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--- Jared Beynon studied composition with Clifford Taylor, George B. Wilson, Eugene Kurtz, and William Bolcom, and received a master’s degree in composition from the University of Michigan. He is a member of ASCAP and is published by Societe des Editions Jobert of Paris. Mr. Beynon received the Composers Fellowship from the National Endowment for the Arts for his opera Iphigenia with a libretto by Rebecca Radin. Recent works include his Rose Sonata for violin and piano, which has been recorded by violin virtuoso Rolf Schulte and pianist Emma Tahmizian, and is available on the NYAE recording label.


--- Edmund Cionek composes for the concert hall and the theater. His post-modern style of writing reflects an interest in the combination of classical and popular styles. Among his theater works are Space: An Opera in Capsule Form with libretto by Dennis Deal, and Henry David Thoreau: One Step Beyond, lyrics by Albert Evans. His orchestral works include Sinfonietta and Burnin’ Rubber/Visions of Vivaldi. Mr. Cionek’s vocal and chamber music is performed regularly in New York City and includes American Landscapes, Ed Wood: The Sinister Urge, and Boogie-Woogie-Woogie. A recipient of the degree DMA from the University of Michigan where he studied with William Bolcom, Eugene Kurtz, and George B. Wilson, Edmund Cionek teaches courses in American music at Purchase College and New York University.
--- Preston Stahly grew up in South Bend, Indiana, and started studying piano at age seven. By the time he was a teenager, he was performing and arranging music in soul, R&B, and rock bands on the midwest college circuit, in the Chicago/Milwaukee area, and as a studio musician at Chess Records.  He received his bachelor’s and master’s degrees in composition from the University of Michigan, where he studied with Leslie Bassett, William Bolcom, Ross Lee Finney, Eugene Kurtz, and George B. Wilson.  His concert music encompasses a wide variety of instrumentation, from solo and chamber works to his Chimera, a three-part work for orchestra that received the Charles Ives Prize from the American Academy and Institute of Arts and Letters.  His music has been recorded on the Fleur De Son Classics, Musical Heritage and NYAE labels.  In addition to chamber, vocal, and symphonic works, he has also written music for film (Robert Altman’s Secret Honor) and television (the Corporation for Public Broadcasting and the Children’s Television Workshop).  He currently serves as Executive and Artistic Director of the New York Art Ensemble.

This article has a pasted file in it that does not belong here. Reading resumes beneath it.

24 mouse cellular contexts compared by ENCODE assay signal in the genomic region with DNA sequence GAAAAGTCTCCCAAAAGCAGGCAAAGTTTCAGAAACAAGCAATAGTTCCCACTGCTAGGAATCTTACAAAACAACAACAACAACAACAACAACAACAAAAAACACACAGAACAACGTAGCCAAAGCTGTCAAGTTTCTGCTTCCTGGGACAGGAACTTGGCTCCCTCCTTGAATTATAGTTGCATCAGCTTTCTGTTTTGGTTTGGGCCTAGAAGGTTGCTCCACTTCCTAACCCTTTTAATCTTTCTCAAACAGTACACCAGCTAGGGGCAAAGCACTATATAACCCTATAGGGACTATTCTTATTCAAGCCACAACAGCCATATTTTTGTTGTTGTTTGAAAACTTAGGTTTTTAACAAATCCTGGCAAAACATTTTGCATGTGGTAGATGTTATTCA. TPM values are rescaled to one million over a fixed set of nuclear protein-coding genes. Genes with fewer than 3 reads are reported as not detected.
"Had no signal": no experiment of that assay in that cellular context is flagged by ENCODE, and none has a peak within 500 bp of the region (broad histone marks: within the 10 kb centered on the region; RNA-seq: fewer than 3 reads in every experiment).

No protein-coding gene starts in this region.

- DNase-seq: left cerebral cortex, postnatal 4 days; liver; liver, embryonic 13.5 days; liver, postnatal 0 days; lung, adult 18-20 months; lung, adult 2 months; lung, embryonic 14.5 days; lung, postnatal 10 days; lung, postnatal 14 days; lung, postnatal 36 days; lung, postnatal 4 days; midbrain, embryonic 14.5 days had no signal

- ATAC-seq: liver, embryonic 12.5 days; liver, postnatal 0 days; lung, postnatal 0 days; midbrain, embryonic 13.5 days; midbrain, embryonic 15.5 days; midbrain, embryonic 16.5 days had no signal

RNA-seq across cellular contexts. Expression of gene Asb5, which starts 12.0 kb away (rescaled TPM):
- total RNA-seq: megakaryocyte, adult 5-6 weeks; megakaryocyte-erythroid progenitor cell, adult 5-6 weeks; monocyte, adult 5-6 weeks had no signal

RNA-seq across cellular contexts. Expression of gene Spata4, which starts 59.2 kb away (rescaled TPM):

The Emerging Avant-Pop

Over the last 30 years new music has witnessed an evolution--from academia to “the street.”  New music has slowly broken free of its serial/atonal “Modern” style approach and is in the process of coming to grips with the ever-changing pop media environment in which we all live.  Many names or terms have emerged for this new direction, “avant pop” being favored by an increasing number of people.    

Some wonder if this means the death of atonality. The answer is no.  Rather, atonal expression has become absorbed into the entire tonal spectrum—another tool in the toolbox—along with modal, traditional, and other forms of harmonic organization.  The entire tonal language has expanded.

Originally, the intent of the serial process was to replace the straitjacket of traditional harmonic language—a brave new world at the beginning of the 20th century.  But for many, one straitjacket was replaced by another. The serial/atonal approach became destructive dogma because of its proponents’ extreme, exclusive, and myopic attitude toward other forms of tonal expression.  By the 1960s, academia was obsessed. (Who is more extreme, the teacher or the disciples?)  The audience was ignored, alienated, disrespected. “Who cares if you listen?” was the rhetorical question posed by one famous disciple. 

Music students would study tone rows by day, and sneak off at night to play “pop music:” rock, jazz, R&B, punk, hip-hop, and so forth.  Why would students keep performing this music?  Because they grew up with it, it’s in their blood. It speaks to them in their own language, not Schoenberg’s.

Unfortunately, old academic habits die hard and many students today are still getting caught in the old “my way or the highway” mindset. Much of academia still lives in denial.

Fallout from the Modern stigma is a public that avoids or is disconnected from “new music,” a recording industry locked into the idea that new music is “Modern” and therefore unmarketable, classical radio stations that are more and more irrelevant or nonexistant, orchestras too timid to program living composers, and yet are puzzled as to why a living audience does not attend.

The New York Art Ensemble has vowed to attack this problem with a fresh approach to programming that considers composers, performers, and the audience as one--to be integral to the relevance and success of our concerts. After our early concerts in the 1990s, audience members would consistently tell us that they “loved our concerts” and “never knew there was music like this to hear!” It was the latter comment that got our attention. We realized that new music had been effectively eliminated from the lives of most Americans--a destructive sin of omission.

Today, new music is exploding into a galaxy of wonderful new styles and expression. The NYAE is dedicated to putting people back in touch with the music of their time and nurturing the development of works by living composers. Please join us as we challenge, inspire, entertain, educate, and connect one another to the best of new American music.


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